- PE Distance Learning Until Further Notice
4th & 5th Grade Project: Activity/Sleep/Diet Log Sheet
OR PRINT a PDF: DAILY LOG PDF version
If you have established log-in access through ONE DRIVE, then you can open the word file and edit it electronically.
If you are experiencing difficulty logging-in, you may download the PDF version and make your entries by hand, take a photo at the end of the week, and include it in the email you send to me. I will accept EITHER version.
If you don't have ONE DRIVE access (each student does have an account) and don't have access to a PRINTER, you can draw a log sheet of your own on any kind of paper and submit that with a photo in an email.
I WILL ACCEPT ALL THREE VERSIONS!
LOG SHEETS ARE DUE EVERY MONDAY.
Please attach Log Sheets to an EMAIL sent to: email@example.com
Maintaining healthy habits during the break can be a challenge, but very easy when you have a DAILY RECORD of what you're eating, how much you're sleeping, and what activities you're enjoying.
Students in 4th & 5th Grade are to use the form provided to:
- Keep track of what they are eating, including snacks,
- Keep track of how much quality sleep they are getting, and
- Keep track of how much time they are engaging in moderate to heavy physical activity as well as what that activity is
For MEALS & SNACKS, please list the items you ate and how much.
For SLEEP, please list how much time you slept as well as what time you went to bed.
For PHYSICAL ACTIVITY, please list what activity, game, or exercise you engaged in and for how long. Fot those willing to go a step further, feel free to include heart rate measured immediatley when activity is done. To check your pulse at your wrist, place two fingers between the bone and the tendon over your radial artery — which is located on the thumb side of your wrist. When you feel your pulse, count the number of beats in 15 seconds. Multiply this number by four to calculate your beats per minute.
- It's a good idea to steer clear of sugary drinks and cereals
- We should never eat within two hours of our bedtime, and ideally, nothing after 7pm
- Don't skip meals; it makes you very hungry and there's a good chance you'll overeat by the end of the day.
- Children 6 to 12 years of age should sleep 9 to 12 hours per 24 hours on a regular basis to promote optimal health (American Academy of Pediatrics)
- In addition to these recommendations, the AAP suggests that all screens be turned off 30 minutes before bedtime and that TV, computers and other screens not be allowed in children's bedrooms. For infants and young children, establishing a bedtime routine is important to ensuring children get adequate sleep each night.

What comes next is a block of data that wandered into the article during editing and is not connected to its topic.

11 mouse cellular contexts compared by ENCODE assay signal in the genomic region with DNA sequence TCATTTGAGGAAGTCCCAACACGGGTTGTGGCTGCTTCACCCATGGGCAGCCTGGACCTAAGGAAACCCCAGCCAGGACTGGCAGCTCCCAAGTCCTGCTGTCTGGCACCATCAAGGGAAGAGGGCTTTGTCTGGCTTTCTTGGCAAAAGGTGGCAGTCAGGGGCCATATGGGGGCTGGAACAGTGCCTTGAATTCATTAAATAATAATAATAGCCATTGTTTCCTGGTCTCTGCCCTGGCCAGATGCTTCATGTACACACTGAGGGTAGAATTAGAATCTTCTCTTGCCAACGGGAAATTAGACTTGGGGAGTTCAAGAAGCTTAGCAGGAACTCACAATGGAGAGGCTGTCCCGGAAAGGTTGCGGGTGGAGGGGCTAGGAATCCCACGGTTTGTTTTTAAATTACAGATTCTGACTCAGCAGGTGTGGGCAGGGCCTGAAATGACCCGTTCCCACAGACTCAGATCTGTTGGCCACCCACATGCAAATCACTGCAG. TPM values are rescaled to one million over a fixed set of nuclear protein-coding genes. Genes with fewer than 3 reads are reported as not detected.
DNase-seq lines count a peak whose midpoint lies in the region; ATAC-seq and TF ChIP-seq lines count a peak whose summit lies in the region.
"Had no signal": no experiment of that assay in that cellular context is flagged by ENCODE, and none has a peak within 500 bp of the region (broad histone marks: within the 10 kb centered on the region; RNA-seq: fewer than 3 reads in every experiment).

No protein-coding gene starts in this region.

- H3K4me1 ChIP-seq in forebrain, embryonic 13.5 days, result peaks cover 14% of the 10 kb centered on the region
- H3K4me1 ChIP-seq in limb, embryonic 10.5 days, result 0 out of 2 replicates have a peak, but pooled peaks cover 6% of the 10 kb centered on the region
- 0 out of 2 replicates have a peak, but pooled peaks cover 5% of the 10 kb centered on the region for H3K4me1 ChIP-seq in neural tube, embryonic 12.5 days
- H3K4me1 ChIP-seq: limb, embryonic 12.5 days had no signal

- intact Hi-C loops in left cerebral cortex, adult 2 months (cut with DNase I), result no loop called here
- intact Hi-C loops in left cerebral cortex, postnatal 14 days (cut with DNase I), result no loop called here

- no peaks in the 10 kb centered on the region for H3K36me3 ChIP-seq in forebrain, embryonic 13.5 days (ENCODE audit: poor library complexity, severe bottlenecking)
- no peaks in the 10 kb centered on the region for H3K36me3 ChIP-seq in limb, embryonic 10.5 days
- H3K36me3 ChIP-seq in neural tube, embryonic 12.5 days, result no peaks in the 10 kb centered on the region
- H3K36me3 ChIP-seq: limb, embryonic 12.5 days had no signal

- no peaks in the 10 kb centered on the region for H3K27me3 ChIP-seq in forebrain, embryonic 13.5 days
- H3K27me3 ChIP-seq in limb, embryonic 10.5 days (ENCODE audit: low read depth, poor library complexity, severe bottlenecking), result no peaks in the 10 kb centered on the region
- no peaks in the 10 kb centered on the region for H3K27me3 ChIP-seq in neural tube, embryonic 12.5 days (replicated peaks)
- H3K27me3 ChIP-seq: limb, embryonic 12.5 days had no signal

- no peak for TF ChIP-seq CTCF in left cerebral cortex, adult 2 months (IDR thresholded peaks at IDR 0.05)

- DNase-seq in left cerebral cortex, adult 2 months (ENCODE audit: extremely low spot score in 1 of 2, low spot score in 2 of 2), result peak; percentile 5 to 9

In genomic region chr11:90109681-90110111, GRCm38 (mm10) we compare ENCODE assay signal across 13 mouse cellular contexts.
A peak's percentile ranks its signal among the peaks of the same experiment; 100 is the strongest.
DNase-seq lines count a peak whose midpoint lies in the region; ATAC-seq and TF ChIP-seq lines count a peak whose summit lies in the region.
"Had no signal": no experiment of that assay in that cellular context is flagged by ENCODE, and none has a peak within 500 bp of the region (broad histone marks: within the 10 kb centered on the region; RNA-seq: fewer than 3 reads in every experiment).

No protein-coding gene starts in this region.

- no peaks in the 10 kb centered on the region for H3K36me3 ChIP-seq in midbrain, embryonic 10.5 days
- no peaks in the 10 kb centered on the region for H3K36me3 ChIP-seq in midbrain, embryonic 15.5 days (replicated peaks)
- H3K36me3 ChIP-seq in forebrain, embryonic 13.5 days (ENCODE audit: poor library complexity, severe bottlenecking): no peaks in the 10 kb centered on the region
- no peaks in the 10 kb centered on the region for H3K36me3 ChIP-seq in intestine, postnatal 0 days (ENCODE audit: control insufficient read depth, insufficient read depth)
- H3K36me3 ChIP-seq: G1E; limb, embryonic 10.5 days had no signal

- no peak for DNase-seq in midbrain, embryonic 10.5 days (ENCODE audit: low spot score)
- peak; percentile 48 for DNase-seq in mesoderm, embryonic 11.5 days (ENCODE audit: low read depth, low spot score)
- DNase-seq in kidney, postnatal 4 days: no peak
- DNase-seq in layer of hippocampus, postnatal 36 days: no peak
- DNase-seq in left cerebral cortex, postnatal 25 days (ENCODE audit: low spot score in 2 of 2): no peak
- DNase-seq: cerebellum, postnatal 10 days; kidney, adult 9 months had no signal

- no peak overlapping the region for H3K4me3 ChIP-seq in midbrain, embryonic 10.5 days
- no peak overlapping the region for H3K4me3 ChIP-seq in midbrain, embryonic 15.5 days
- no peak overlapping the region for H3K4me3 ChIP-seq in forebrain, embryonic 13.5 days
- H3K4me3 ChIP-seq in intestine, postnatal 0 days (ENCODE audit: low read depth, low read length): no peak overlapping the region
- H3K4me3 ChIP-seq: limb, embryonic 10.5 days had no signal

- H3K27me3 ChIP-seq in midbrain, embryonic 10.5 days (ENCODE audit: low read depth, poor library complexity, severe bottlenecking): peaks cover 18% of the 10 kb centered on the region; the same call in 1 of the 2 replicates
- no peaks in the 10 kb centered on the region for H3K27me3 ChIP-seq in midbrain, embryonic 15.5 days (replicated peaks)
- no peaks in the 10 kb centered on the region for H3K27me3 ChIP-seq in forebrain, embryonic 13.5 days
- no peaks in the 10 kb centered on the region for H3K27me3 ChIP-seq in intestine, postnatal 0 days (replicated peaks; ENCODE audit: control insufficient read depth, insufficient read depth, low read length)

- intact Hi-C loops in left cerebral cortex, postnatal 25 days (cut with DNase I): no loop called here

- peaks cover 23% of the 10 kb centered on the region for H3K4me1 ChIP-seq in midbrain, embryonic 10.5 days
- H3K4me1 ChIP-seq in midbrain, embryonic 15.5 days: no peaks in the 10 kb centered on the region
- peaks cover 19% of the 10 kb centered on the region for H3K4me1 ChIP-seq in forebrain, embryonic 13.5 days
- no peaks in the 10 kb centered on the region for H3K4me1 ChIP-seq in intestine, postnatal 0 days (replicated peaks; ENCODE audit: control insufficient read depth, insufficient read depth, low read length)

- GREAT Stuff TO READ ABOUT BED TIME: "Brush, Book, Bed"
- Remember you are getting moderate to heavy exercise from your activity if you have elevated heart rate, body temp, or breathing.
- DON'T OVERDO IT! Give yourself frequent breaks (every 10 minutes) that include water and slow breathing in through the nose and out through the mouth.
- SET GOALS. This will be easy because you are recording your activity every day. At the end of the first week, add up all you activity time and try to increase your activity the following week.
- Remember 60minutes=1hour and that is the MINIMUM recommended amount of activity.
- Some Fun things to do around the house that will get your heart pumping:
Inside or out, encourage your child to slither like a snake, hop like a frog, gallop like a horse, or walk like a bear on all fours.
Skills developed: hopping, galloping
Keep the Balloon Up
Outdoor on a calm, windless day, or inside, have your kids use their hands or half of a pool noodle to keep a balloon afloat. How long can they keep the balloon off the ground?
Skills developed: volleying, striking
Preferably outside in what our two year old called “chocolate water”, throw on your kids’ most waterproof gear and let them jump in, out, and over puddles.
Skills developed: jumping
Digging for Treasure
Whether it’s an inside or outside sandtable or sandbox, kids love to dig for treasure. Hide small toys like plastic dinosaurs, small cars, or marbles, and let your child release their inner pirate as they search for booty!
Skills developed: lifting and lowering objects, object manipulation
Run Away From the Monster
Kids love a game of chase, especially with a parent or other adult they trust. A game of running from a “scary” monster will involve much squealing with delight.
Skills developed: running, dodging, agility
While the rules are simple, the options for movement are endless. Simon can have kids jumping like a kangaroo, standing as tall as a house, making funny faces, standing on one foot, or waving their hands over their heads.
Skills developed: multiple depending on the leader’s actions (jumping, balancing, hopping, etc.)
A favourite with kids of all ages, hopscotch is a game that can be played inside or out. Inside, use painters tape on the floor to pattern your own board and use buttons, rolled up socks or bean bags instead of rocks. Outside, use chalk to make a court and use rocks or the chalk itself as a marker. The rules are simple and the game can be played alone or with friends.
Skills developed: hopping, throwing
Fly a Kite
Find a wide open space in a park, a beach, or a field, make or purchase a kite, pick a day which is breezy but not too windy, and head out to watch your child delight in running with their colourful toy.
Skills developed: running